caroline (adj.) Look up caroline at Dictionary.com
1650s, "of or pertaining to a Charles," from French, from Latin Carolus "Charles" (see Charles). Especially of Charlemagne, or, in English history, Charles I and Charles II.
Caroline Look up Caroline at Dictionary.com
fem. proper name, from French, from Italian Carolina, originally a fem. adjective from Medieval Latin Carolus "Charles" (see Charles).
caroling (n.) Look up caroling at Dictionary.com
c. 1300, verbal noun from carol (v.).
Carolingian (adj.) Look up Carolingian at Dictionary.com
1881, "belonging to the dynasty founded by Carl the Great" (French Charlemagne), from Latin Carolus "Charles;" also compare Carlovingian.
carom (n.) Look up carom at Dictionary.com
1779, earlier carambole (1775), from French carambole "the red ball in billiards," from Spanish carombola "the red ball in billiards," perhaps originally "fruit of the tropical Asian carambola tree," which is round and orange and supposed to resemble a red billiard ball; from Marathi (southern Indian) karambal. Originally a type of stroke involving the red ball:
If the Striker hits the Red and his Adversary's Ball with his own Ball he played with, he wins two Points; which Stroke is called a Carambole, or for Shortness, a Carrom. ["Hoyle's Games Improved," London, 1779]
carom (v.) Look up carom at Dictionary.com
1860, from carom (n.). Related: Caromed; caroming.
carotene (n.) Look up carotene at Dictionary.com
hydrocarbon found in carrots and other plants, 1861, from German carotin, coined 1831 by German chemist H.W.F. Wackenroder (1789-1854) from Latin carota "carrot" (see carrot) + German form of chemical suffix -ine (2), denoting a hydrocarbon.
carotenoid (n.) Look up carotenoid at Dictionary.com
1913, from German carotinoïde (1911), from carotin (see carotene) + -oid.
carotid (adj.) Look up carotid at Dictionary.com
1540s, "pertaining to the two great arteries of the neck," from Greek karotides "great arteries of the neck," plural of karotis, from karoun "plunge into sleep or stupor," because compression of these arteries was believed to cause unconsciousness (Galen). But if this is folk etymology, the Greek word could be from kara "head," related to kranion "skull, upper part of the head," from PIE root *ker- (1) "horn; head."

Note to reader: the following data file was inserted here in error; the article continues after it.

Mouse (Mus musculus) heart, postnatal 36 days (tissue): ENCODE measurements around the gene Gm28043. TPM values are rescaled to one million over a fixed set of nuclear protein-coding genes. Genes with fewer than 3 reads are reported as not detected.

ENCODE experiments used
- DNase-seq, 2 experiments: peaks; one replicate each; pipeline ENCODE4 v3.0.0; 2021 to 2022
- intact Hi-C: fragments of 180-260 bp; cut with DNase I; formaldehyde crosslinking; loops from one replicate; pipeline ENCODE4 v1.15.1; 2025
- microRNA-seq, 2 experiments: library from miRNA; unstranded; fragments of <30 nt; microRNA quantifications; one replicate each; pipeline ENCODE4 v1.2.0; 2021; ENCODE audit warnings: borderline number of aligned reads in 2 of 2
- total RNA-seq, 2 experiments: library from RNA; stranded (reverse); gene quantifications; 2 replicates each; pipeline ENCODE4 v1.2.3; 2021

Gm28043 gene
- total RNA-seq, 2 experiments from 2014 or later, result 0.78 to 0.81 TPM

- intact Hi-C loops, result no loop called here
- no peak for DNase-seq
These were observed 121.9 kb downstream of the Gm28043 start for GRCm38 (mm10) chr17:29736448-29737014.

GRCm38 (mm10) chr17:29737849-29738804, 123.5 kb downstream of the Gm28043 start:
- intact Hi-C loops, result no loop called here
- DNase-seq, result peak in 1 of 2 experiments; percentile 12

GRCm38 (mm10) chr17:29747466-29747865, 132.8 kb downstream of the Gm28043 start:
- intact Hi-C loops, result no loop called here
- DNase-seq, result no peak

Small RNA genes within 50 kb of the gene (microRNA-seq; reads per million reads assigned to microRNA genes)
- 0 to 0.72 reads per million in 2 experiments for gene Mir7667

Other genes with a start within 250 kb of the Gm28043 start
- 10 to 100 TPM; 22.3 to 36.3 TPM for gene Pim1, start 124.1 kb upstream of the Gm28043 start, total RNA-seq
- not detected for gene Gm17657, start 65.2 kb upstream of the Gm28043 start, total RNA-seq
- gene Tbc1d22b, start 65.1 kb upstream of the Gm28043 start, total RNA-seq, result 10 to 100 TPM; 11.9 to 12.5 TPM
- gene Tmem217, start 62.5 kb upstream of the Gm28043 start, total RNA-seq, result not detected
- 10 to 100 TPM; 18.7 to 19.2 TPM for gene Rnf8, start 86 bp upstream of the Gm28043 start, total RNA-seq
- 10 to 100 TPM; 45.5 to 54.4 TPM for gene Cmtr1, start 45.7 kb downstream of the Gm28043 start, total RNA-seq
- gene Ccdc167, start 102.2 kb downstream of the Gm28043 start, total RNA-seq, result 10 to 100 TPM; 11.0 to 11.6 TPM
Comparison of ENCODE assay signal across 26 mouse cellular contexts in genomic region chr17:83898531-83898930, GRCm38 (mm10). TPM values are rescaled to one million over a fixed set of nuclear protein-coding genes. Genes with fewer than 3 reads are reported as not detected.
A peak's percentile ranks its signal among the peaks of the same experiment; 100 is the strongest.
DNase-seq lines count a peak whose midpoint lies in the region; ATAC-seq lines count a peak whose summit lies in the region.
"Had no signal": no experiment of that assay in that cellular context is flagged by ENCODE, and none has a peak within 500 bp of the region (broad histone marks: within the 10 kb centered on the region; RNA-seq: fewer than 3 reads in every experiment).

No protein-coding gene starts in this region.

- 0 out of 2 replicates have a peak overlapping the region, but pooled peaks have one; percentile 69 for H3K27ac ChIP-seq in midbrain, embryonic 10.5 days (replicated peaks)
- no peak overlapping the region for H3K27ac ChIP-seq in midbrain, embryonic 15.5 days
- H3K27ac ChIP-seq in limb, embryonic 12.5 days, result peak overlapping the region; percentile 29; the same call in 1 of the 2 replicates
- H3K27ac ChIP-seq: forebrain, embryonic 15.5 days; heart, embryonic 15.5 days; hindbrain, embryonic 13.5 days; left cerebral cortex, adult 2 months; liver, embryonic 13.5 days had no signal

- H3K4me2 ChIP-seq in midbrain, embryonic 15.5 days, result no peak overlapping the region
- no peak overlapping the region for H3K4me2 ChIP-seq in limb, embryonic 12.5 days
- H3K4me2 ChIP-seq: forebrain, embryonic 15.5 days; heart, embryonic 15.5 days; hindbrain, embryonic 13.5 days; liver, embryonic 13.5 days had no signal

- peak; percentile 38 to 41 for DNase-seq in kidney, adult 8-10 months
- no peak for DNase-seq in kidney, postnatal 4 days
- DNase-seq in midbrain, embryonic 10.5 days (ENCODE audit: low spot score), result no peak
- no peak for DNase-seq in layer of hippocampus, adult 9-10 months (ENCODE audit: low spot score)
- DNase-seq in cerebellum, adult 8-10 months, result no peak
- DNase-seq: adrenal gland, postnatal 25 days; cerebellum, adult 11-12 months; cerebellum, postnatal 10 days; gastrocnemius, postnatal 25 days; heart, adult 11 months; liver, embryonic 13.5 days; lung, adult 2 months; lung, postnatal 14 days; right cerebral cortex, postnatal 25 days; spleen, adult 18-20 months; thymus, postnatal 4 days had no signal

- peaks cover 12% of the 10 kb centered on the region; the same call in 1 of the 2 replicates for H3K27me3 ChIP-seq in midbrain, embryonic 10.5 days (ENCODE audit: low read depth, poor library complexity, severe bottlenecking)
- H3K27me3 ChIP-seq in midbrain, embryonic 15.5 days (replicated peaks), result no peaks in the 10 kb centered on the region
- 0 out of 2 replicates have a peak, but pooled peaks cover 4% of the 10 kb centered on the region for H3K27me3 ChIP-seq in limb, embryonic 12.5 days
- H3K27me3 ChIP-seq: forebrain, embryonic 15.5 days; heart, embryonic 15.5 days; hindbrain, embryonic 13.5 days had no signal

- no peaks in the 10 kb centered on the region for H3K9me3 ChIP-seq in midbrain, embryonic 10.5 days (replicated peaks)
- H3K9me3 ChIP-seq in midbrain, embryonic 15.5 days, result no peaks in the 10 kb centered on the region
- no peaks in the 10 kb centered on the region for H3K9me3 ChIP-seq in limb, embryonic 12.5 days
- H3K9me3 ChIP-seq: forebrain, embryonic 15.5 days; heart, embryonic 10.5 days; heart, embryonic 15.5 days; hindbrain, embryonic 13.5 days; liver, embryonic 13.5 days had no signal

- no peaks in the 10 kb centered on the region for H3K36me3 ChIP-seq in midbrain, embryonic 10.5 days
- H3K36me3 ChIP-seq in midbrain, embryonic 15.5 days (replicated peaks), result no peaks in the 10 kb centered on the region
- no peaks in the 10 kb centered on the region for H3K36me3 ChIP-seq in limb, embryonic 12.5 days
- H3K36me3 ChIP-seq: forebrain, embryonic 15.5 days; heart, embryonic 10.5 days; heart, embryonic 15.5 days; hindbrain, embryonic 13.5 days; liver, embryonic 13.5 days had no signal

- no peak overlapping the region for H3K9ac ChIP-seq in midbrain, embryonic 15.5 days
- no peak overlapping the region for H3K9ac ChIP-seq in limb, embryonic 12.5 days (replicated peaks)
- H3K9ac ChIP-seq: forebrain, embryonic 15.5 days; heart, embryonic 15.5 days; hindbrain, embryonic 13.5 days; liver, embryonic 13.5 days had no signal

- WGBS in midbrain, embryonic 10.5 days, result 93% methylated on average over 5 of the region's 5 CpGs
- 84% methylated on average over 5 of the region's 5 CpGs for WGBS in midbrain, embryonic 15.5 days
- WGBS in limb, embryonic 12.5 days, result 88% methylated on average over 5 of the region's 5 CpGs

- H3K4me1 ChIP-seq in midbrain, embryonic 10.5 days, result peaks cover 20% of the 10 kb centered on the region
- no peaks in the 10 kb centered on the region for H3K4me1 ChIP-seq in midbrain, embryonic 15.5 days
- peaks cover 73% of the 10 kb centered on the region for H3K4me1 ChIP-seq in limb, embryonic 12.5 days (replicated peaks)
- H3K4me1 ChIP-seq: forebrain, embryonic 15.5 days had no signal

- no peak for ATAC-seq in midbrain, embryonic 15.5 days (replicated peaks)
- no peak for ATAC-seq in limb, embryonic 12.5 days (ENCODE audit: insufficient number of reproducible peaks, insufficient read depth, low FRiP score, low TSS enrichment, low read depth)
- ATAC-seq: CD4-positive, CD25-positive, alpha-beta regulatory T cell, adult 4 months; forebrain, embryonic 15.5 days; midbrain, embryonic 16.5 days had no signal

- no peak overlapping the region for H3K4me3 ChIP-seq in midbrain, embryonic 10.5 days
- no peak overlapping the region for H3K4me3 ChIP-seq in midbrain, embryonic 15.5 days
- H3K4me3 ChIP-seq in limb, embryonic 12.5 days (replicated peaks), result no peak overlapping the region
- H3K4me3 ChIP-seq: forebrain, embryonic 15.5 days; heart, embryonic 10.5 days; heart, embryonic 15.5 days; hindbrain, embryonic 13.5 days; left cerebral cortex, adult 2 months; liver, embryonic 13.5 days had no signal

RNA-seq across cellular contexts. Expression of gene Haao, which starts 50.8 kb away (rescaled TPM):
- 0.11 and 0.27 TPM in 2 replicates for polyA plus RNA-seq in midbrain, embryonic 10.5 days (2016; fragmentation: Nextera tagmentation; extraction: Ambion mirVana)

carousal (n.) Look up carousal at Dictionary.com
1735, from carouse (v.) + -al (2). The earlier noun was simply carouse "a drinking bout" (1550s).
carouse (v.) Look up carouse at Dictionary.com
1550s, from Middle French carousser "drink, quaff, swill," from German gar aus "quite out," from gar austrinken; trink garaus "to drink up entirely." Frequently also as an adverb in early English usage (to drink carouse).
carousel (n.) Look up carousel at Dictionary.com
"merry-go-round," 1670s, earlier "playful tournament of knights in chariots or on horseback" (1640s), from French carrousel "a tilting match," from Italian carusiello, possibly from carro "chariot," from Latin carrus (see car).
A new and rare invencon knowne by the name of the royalle carousell or tournament being framed and contrived with such engines as will not only afford great pleasure to us and our nobility in the sight thereof, but sufficient instruction to all such ingenious young gentlemen as desire to learne the art of perfect horsemanshipp. [letter of 1673]
carp (n.) Look up carp at Dictionary.com
type of freshwater fish, late 14c., from Old French carpe "carp" (13c.) and directly from Vulgar Latin carpa (source also of Italian carpa, Spanish carpa), from a Germanic source (compare Middle Dutch carpe, Dutch karper, Old High German karpfo, German Karpfen "carp"); possibly the immediate source is Gothic *karpa. A Danube fish (hence the proposed East Germanic origin of its name), introduced in English ponds 14c. Lithuanian karpis, Russian karp are Germanic loan words.